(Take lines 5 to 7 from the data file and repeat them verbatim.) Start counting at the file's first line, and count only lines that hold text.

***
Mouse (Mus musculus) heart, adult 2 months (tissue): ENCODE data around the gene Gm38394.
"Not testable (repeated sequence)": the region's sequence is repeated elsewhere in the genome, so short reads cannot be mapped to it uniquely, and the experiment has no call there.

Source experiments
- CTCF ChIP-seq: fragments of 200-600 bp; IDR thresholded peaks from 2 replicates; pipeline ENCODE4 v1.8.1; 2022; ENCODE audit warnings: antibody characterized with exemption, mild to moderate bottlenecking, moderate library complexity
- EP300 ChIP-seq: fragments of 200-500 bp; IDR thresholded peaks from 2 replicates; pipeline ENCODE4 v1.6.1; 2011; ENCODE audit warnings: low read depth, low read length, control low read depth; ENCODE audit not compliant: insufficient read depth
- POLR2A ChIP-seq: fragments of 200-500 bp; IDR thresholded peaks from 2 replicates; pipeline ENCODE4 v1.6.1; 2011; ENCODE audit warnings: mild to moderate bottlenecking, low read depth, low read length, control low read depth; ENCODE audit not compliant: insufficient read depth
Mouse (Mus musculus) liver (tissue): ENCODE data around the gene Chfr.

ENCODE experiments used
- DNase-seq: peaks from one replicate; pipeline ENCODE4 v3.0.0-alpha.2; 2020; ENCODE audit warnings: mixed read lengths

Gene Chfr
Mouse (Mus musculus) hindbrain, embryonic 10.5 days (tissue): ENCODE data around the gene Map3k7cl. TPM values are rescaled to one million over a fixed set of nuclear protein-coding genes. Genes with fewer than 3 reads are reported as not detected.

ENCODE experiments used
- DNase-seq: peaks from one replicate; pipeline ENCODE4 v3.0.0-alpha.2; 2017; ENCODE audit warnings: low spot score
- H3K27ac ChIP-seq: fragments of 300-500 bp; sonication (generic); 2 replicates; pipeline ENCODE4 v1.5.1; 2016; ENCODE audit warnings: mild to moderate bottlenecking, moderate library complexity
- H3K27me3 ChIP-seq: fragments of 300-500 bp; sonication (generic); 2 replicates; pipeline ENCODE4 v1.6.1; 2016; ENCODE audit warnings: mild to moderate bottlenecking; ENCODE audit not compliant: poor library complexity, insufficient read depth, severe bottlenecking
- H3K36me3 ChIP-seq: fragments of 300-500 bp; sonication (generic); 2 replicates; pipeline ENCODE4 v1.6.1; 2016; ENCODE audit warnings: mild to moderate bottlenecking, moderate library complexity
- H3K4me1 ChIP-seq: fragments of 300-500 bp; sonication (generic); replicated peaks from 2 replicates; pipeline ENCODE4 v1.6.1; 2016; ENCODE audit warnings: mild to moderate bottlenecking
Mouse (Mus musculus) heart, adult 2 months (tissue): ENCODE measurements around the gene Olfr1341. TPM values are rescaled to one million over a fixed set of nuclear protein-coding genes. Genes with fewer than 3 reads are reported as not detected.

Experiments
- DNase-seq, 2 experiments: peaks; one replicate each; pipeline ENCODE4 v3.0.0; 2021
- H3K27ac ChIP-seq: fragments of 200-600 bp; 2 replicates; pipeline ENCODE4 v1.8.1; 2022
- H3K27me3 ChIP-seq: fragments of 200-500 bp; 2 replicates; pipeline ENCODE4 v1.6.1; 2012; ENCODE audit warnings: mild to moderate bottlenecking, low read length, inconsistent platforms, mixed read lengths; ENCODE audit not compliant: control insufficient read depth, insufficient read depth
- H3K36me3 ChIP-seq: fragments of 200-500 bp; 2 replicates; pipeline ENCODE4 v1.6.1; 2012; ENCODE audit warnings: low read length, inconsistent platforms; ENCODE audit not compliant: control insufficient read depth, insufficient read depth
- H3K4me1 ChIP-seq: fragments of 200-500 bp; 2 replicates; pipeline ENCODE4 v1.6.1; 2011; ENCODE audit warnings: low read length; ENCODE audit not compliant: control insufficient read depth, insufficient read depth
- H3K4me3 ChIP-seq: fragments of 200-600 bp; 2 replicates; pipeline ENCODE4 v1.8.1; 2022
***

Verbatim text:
- EP300 ChIP-seq: fragments of 200-500 bp; IDR thresholded peaks from 2 replicates; pipeline ENCODE4 v1.6.1; 2011; ENCODE audit warnings: low read depth, low read length, control low read depth; ENCODE audit not compliant: insufficient read depth
- POLR2A ChIP-seq: fragments of 200-500 bp; IDR thresholded peaks from 2 replicates; pipeline ENCODE4 v1.6.1; 2011; ENCODE audit warnings: mild to moderate bottlenecking, low read depth, low read length, control low read depth; ENCODE audit not compliant: insufficient read depth
Mouse (Mus musculus) liver (tissue): ENCODE data around the gene Chfr.